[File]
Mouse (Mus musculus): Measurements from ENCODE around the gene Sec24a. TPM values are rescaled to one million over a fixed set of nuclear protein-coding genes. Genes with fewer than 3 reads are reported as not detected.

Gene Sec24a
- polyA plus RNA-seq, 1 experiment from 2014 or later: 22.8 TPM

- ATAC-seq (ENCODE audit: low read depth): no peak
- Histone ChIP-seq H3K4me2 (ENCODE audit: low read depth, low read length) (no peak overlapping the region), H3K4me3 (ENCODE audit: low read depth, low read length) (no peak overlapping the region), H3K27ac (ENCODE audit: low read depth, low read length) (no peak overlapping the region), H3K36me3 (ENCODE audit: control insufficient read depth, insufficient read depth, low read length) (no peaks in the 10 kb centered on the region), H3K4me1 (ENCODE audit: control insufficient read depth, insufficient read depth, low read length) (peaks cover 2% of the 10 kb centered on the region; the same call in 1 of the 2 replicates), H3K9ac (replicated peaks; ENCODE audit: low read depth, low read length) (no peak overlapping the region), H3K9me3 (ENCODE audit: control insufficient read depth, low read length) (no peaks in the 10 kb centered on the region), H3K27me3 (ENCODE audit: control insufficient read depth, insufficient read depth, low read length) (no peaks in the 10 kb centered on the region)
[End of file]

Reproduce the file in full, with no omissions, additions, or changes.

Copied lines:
Mouse (Mus musculus): Measurements from ENCODE around the gene Sec24a. TPM values are rescaled to one million over a fixed set of nuclear protein-coding genes. Genes with fewer than 3 reads are reported as not detected.

Gene Sec24a
- polyA plus RNA-seq, 1 experiment from 2014 or later: 22.8 TPM

- ATAC-seq (ENCODE audit: low read depth): no peak
- Histone ChIP-seq H3K4me2 (ENCODE audit: low read depth, low read length) (no peak overlapping the region), H3K4me3 (ENCODE audit: low read depth, low read length) (no peak overlapping the region), H3K27ac (ENCODE audit: low read depth, low read length) (no peak overlapping the region), H3K36me3 (ENCODE audit: control insufficient read depth, insufficient read depth, low read length) (no peaks in the 10 kb centered on the region), H3K4me1 (ENCODE audit: control insufficient read depth, insufficient read depth, low read length) (peaks cover 2% of the 10 kb centered on the region; the same call in 1 of the 2 replicates), H3K9ac (replicated peaks; ENCODE audit: low read depth, low read length) (no peak overlapping the region), H3K9me3 (ENCODE audit: control insufficient read depth, low read length) (no peaks in the 10 kb centered on the region), H3K27me3 (ENCODE audit: control insufficient read depth, insufficient read depth, low read length) (no peaks in the 10 kb centered on the region)